“He had the wrong dreams.” – Biff, Death of a Salesman
I watched “Death of a Salesman” last night with Amanda at the Noël Coward Theatre and it’s incredible how timeless the play by Arthur Miller is. The performance was outstanding and powerful, this was definitely one of the best things that I have done in London. There are many important themes in the play but what really struck me was how the concepts of dreams and dreamers were explored in the play. Consider these two lead characters: Willy and Biff. Willy dreams of becoming someone big and important, someone who is well-liked by others and someone who is rich. On the other hand, Biff dreams of owning a ranch, he dreams of leading a simple, carefree life and being close to nature. Surely, we must have met many “Willys” and “Biffs” in our lives. I can easily come up with names of people who aspire to be famous and others who yearn to live on a farm. What has previously never occurred to me is that Willy and Biff may appear to have vastly different dreams but fundamentally, their dreams are the same – both dreams are essentially illusions. To put it more graphically, both dreams play the role of a mirage in the desert (the desert being the present) and they provide the dreamers with a sanctuary that allows them to escape from the reality and hope for the better. Both Willy and Biff are unhappy with their current state but will they be happier if they finally get what they want? I don’t think so, when they get to where they want to, there will be new dreams conceived and new wants to chase after and dissatisfaction with reality will persist.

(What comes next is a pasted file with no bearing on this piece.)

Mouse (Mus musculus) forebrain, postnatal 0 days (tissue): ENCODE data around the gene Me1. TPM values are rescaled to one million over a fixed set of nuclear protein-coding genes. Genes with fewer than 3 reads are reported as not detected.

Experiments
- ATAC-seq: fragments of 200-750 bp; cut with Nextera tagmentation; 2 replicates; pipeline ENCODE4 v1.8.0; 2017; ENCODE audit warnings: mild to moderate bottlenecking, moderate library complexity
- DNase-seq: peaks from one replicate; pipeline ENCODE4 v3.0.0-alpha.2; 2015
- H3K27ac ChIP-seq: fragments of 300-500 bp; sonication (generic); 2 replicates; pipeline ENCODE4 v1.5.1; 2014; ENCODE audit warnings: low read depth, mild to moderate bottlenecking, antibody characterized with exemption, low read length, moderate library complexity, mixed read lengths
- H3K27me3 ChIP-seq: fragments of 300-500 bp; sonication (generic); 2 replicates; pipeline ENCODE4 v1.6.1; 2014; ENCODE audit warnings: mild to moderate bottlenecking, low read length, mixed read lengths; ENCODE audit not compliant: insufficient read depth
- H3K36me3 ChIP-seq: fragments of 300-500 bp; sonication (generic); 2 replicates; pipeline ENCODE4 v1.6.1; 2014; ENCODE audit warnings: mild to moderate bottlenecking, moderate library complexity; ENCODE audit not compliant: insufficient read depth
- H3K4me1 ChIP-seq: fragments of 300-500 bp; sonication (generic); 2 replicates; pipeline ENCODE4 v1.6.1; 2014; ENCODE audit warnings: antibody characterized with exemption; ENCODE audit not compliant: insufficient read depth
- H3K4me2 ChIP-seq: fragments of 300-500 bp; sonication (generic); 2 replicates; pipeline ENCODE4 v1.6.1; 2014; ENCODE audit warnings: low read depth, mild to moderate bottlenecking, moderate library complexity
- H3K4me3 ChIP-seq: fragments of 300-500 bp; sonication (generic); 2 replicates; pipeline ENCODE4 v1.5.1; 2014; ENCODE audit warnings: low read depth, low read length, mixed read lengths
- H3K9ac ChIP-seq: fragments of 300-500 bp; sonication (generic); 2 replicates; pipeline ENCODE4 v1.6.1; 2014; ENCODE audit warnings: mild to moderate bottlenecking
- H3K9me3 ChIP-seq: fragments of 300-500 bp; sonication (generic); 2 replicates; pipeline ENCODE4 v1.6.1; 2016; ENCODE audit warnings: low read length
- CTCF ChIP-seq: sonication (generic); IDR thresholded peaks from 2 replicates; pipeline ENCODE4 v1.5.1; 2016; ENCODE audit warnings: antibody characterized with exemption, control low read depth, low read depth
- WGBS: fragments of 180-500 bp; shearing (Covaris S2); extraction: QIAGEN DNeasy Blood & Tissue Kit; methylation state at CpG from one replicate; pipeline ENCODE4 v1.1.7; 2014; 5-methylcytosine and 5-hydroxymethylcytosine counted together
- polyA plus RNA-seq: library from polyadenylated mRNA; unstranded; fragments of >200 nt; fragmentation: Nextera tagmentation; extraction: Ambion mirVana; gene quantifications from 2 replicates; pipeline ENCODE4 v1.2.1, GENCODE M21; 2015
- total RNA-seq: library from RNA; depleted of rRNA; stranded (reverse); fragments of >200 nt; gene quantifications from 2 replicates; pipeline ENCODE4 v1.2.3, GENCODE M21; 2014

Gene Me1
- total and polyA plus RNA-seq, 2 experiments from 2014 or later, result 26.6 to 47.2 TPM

There is nothing wrong with dreams, everyone should think seriously about the kind of life that they yearn for. However, things do get problematic when dreams are unrealistic. I know an unrealistic dreamer when I see one – they paint overly beautiful images of where they could be and what they could have. “Imagine if I have that car and live in that house.” When you have imagined perfection, how can you be pleased with the imperfect world that we live in? The truth is the person who owns that car and that house has some issues to deal with as well, he/ she might have cancer for all you know. In more extreme cases like in the case of Biff/ Willy, their logic is that they are unhappy because they don’t have what they want. If happiness is, as common wisdom suggests, a state of mind then their dreams have played an integral role at destroying their happiness.
In my opinion, dreams need to be realistic in order to be constructive in our lives. Being constructive means that the dreams provide a direction in life instead of an avenue for escapism. What makes a dream realistic? My understanding may not be right but I think a realistic dream is first and foremost a dream that does not have an exaggerated self-importance. That is a problem with the society that we live in and its not just because we are our own little attention-seeking celebrities (think: social media). The problem is that we think of what we can achieve in our lifetimes (think: high pay, beautiful house, beautiful car and more recently, amazing vacations at exotic places etc) and we don’t think enough about what we can give to this beautiful world. A realistic dream should be about doing something for the society and not that elusive, egoistic to-do list. We think of personal glory and imagine that we are all heros (spiderman etc) but we don’t think enough about how we can realistically collaborate to make things work. A realistic dream should involve teamwork and the dreamer should see himself/herself as part of a team instead of possessing a superhero status. I have been thinking a lot about this lately and I think in order to make my dreams come true, I need to find a team who believes in it. I don’t aspire to be a Mark Zuckerberg but I aspire to leave a positive impact on the society.
“I had a dream my life would be
So different from this hell I’m living
So different now, from what it seemed
Now life has killed the dream I dreamed”
– I dreamed a dream
Life didn’t kill the dream you dreamed; the dream you dreamed might have killed your life.